As the nights draw in and the weather has taken a bitter turn this week, our thoughts turn towards adapting a little later than usual this year, and implementing those winter routines to ensure our equines stay happy and healthy. Below are our six top tips for owners caring for horses this winter.
1.Provide the Right Nutrition: Over centuries, horses have evolved to create an incredible digestion process which ferments their food and creates extra heat. Forage, such as hay produces more heat during the fermentation process than other food. As tempting as it might seem, it is not advisable to overload horses on hard/concentrate feed during winter if they are not working hard. Doing so can lead to health issues such as colic, obesity and laminitis. Given this, it is vital animals have access to good amounts of forage in winter. Spreading the hay out across paddocks will reduce the risk of fighting and injury. It is recommended that older horses have a dental check to ensure they have a good grinding surface so they can cope with forage during winter. Due to the low nutritional content of grass in the winter, it is also widely recommended to give a vitamin and mineral supplement or a feed balancer.
2. Check Your Water Supply: Water is just as important in the cold as it is during the warmer months; horses can often drink more water in the winter when fed dried forages such as hay. Remember to check troughs each day to ensure they are clean and not frozen. A tennis ball or small football left to float in the water can help to stop water freezing when it’s really cold.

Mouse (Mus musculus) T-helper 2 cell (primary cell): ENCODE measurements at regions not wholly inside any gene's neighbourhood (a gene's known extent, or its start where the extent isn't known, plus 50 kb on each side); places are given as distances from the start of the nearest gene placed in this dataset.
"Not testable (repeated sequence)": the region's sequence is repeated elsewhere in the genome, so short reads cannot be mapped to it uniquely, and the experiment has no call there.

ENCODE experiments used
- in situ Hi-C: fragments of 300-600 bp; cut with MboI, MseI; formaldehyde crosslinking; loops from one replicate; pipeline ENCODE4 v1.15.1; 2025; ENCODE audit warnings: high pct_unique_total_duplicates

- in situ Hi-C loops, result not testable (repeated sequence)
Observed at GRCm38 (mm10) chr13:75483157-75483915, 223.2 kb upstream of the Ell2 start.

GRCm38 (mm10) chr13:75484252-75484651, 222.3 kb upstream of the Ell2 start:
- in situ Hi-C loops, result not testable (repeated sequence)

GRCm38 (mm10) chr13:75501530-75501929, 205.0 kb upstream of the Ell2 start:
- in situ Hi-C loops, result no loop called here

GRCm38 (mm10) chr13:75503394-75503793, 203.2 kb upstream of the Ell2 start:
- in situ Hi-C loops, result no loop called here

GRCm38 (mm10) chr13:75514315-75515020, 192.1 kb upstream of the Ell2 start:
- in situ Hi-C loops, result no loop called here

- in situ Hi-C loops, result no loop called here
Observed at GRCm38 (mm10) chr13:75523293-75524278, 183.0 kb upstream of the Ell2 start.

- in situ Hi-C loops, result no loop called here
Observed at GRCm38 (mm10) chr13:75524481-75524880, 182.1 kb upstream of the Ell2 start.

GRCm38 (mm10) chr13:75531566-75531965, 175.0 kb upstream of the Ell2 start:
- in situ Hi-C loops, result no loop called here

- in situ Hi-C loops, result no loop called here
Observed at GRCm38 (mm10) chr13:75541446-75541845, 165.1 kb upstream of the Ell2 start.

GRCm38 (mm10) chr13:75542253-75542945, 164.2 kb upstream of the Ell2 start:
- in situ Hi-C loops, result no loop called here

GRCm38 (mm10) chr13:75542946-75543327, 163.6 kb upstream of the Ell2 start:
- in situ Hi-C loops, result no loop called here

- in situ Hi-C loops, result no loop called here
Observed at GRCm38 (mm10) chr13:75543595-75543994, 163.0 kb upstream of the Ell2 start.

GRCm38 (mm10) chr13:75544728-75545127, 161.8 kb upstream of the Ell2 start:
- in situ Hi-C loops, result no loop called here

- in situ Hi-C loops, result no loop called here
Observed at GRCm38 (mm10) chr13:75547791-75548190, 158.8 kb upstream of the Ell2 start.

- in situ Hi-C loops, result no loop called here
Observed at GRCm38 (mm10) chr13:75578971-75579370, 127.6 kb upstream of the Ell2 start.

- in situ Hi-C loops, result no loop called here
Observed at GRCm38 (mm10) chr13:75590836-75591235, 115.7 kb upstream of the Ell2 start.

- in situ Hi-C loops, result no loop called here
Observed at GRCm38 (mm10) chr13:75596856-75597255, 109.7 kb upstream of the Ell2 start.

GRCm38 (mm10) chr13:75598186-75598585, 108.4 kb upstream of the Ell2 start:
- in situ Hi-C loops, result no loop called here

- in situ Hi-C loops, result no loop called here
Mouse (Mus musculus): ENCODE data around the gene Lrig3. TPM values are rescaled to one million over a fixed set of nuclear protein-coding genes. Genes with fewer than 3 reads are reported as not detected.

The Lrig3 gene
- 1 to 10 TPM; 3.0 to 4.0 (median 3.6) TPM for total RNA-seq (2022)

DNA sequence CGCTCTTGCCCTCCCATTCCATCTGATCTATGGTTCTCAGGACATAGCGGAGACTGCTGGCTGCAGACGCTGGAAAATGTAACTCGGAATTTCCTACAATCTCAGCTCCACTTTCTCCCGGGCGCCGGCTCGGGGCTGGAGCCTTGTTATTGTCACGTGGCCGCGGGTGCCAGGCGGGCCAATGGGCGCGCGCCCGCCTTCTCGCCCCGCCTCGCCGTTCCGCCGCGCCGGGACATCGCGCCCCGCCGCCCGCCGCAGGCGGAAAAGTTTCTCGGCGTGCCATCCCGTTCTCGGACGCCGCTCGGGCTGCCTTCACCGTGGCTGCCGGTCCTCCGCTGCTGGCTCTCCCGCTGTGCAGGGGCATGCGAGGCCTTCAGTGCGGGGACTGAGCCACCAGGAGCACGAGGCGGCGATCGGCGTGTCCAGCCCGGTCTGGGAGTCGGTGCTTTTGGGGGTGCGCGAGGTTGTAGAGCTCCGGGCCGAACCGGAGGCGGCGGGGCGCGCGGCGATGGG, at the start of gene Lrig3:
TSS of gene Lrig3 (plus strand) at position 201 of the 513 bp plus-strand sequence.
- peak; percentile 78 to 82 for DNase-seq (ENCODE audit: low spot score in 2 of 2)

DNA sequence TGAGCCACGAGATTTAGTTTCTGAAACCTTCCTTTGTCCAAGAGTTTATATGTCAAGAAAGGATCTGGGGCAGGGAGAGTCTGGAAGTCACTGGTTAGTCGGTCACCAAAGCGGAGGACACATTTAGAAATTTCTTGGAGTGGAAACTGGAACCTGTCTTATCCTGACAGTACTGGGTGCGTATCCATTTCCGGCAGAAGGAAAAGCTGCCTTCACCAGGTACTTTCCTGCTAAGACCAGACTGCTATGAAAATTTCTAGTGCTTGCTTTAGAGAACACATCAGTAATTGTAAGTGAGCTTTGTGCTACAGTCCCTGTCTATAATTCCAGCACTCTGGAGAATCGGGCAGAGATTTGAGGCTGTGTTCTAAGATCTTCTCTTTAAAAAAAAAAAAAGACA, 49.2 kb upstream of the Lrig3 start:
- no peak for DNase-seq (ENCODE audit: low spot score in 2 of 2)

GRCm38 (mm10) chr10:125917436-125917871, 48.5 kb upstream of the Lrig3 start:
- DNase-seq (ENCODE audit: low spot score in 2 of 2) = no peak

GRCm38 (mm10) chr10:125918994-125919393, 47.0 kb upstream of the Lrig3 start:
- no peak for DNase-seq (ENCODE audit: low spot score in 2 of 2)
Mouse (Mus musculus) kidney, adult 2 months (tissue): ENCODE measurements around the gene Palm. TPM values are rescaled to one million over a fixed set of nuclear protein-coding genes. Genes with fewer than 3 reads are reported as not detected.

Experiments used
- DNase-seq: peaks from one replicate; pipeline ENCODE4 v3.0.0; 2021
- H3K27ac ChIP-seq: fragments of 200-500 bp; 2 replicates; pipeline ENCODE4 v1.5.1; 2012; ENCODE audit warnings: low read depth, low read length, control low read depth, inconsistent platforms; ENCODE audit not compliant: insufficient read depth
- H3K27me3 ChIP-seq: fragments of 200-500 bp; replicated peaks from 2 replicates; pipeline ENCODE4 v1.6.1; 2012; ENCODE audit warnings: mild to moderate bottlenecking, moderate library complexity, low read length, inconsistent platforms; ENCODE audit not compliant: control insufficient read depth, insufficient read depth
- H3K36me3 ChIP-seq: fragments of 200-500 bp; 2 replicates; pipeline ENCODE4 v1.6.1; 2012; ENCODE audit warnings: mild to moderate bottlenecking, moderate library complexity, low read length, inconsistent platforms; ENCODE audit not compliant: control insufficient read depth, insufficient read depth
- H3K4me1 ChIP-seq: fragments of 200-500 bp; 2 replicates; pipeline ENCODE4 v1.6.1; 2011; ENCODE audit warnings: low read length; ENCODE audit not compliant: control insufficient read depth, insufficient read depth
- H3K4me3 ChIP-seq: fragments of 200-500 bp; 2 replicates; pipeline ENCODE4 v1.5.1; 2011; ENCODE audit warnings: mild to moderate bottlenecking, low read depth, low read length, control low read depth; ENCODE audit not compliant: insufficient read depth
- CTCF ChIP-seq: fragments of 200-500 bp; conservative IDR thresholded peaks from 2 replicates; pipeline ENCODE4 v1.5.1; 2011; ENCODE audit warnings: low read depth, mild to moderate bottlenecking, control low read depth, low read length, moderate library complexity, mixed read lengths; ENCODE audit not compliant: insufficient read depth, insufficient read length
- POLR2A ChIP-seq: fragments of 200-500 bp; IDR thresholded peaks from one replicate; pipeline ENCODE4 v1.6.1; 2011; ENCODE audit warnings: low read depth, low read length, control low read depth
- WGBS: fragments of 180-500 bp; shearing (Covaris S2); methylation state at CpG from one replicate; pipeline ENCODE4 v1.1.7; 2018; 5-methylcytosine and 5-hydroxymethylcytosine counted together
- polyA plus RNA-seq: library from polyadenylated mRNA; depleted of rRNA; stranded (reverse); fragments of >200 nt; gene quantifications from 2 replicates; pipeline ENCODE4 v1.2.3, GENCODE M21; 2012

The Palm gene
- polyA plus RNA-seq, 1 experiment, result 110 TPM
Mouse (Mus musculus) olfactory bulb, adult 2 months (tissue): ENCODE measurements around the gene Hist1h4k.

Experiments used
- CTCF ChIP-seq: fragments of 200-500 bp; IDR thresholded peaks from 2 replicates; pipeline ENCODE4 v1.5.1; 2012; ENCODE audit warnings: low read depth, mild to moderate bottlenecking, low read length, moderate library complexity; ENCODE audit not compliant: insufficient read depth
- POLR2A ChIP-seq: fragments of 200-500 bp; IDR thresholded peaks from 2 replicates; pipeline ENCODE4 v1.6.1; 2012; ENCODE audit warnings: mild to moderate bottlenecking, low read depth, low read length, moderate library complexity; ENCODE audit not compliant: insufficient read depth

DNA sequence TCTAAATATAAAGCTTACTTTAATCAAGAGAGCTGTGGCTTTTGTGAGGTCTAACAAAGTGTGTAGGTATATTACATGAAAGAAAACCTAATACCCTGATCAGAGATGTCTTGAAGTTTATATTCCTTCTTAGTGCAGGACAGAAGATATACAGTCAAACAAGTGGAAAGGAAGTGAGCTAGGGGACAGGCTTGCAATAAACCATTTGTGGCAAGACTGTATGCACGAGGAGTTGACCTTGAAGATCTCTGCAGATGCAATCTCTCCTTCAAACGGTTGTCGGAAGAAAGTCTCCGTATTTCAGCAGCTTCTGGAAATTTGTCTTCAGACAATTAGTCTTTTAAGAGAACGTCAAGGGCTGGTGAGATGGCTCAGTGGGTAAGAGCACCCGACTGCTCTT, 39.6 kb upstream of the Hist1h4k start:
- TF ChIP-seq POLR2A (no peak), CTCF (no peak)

3. Choose the Right Rugs: Horses and ponies have cleverly evolved to fluctuate their weight during the year, enabling them to adapt to the various seasons. During the spring and summer months, many horses and ponies pile on a few extra pounds and store them as fat for the winter. Horses’ innate ability to fluctuate weight can be affected by unnecessary rug use, which can lead to long-term obesity and other health complications. This is why not all horses or ponies need rugs. Key factors such as the breed, age, living conditions, workload and health status should be considered.
Native types such as Shetland and Welsh ponies are adapted to living in colder conditions. They can grow thick winter coats, packed full of natural oils to protect from them from the elements. Excessive grooming can remove these oils, so be mindful not to over groom these breeds.
Warmbloods and Thoroughbreds, with finer coats, are more likely to struggle to keep warm and would benefit from a rug. Working horses which are clipped need to be rugged as will older, sick or injured. Remove rugs daily and check for signs of rubbing or skin irritation.
Pick the right weight rug for the weather conditions and the horse’s needs. , rugs that aren’t made from breathable materials can cause more problems than they solve. Choose your horse’s rug wisely and if in doubt, speak to the manufacturer. Having somewhere to dry your rugs when they get soaked in the rain and a spare to rotate during wetter days, is also a good idea.
4. Provide Shelter from the Elements: Stabled overnight or out all year round – each approach has its own merits.